Coronavirus: what’s wrong with nursing homes in Sweden?


A man walking outside his nursing home in Stockholm

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Prime Minister of Sweden admitted that the country has not done enough to protect the elderly

More than half of the elderly victims of Covid-19 in Sweden died in nursing homes. Some healthcare workers believe that an institutional reluctance to admit patients to the hospital costs lives.

Lili Perspolisi’s father, Reza Sedghi, was not seen by a doctor on the day of his death from the coronavirus, in his care home in north Stockholm.

A nurse told him that he had received an injection of morphine in the hours before his death, but that he had not received oxygen and that staff had not called an ambulance. “No one was there and he died alone,” said Perspolisi. ” It’s so unfair. “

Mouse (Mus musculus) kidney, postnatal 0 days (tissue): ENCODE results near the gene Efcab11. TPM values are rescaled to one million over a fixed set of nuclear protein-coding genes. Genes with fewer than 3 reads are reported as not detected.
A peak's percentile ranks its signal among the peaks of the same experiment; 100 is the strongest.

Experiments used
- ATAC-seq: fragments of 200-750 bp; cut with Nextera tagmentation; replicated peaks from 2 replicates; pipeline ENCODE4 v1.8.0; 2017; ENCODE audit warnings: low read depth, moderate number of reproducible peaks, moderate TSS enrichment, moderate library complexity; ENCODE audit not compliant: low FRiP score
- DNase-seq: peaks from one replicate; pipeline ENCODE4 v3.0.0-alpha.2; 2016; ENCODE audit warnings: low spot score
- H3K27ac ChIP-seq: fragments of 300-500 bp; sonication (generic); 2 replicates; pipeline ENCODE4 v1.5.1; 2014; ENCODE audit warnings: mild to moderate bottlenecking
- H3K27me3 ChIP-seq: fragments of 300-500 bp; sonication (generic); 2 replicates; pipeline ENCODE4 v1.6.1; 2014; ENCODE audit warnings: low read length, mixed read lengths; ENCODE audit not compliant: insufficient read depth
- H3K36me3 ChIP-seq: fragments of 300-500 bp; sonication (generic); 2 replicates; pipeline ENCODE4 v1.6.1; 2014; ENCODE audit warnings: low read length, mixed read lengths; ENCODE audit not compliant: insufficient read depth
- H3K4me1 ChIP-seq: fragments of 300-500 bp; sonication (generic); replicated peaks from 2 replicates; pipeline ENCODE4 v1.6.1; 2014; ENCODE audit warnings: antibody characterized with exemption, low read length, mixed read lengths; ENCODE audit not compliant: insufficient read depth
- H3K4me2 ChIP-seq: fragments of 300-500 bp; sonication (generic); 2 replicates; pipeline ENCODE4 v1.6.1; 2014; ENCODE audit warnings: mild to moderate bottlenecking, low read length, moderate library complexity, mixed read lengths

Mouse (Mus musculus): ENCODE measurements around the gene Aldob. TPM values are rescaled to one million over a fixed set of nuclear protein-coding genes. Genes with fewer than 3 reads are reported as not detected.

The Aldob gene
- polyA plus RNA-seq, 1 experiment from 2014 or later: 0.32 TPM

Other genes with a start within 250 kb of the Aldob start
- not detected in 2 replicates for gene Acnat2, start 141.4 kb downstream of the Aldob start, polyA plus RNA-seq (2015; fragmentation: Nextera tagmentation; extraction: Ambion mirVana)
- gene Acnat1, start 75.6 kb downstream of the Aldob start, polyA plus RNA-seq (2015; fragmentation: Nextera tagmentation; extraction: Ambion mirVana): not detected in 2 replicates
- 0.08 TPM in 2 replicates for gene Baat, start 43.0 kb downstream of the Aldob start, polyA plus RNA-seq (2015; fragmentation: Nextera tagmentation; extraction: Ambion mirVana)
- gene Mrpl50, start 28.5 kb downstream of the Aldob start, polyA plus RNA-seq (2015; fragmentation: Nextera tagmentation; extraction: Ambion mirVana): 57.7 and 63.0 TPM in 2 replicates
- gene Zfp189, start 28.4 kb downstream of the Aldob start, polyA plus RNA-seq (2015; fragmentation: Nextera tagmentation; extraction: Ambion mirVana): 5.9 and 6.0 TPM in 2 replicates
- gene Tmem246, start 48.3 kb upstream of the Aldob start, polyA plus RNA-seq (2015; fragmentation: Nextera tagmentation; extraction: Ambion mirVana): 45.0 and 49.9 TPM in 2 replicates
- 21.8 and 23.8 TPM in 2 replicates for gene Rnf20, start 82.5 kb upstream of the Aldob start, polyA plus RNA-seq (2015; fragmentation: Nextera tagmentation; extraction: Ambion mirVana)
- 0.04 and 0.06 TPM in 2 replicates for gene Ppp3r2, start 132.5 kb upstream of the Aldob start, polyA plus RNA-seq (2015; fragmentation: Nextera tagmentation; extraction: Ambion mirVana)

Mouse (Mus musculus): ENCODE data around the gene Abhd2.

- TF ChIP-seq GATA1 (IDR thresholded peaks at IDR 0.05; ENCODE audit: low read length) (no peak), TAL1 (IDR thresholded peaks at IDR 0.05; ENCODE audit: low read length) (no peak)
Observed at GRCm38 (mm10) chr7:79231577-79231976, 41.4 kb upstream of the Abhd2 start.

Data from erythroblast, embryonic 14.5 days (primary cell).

Most of the 3,698 coronavirus deaths in Sweden to date have been over the age of 70, although the country has declared the protection of at-risk groups its top priority.

Sweden, with 10 million inhabitants, has maintained a larger part of the open society than is the case in most European countries.

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Media caption“No one was there when my father died”

“We have failed to protect the most vulnerable, the oldest, despite our best intentions,” Prime Minister Stefan Löfven admitted last week.

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Sweden banned visits to nursing homes on March 31. However, as in many European countries, relatives, staff and union officials were concerned that protective clothing had arrived too late and that some staff had been able to go to work at the start of the crisis despite the symptoms of Covid-19.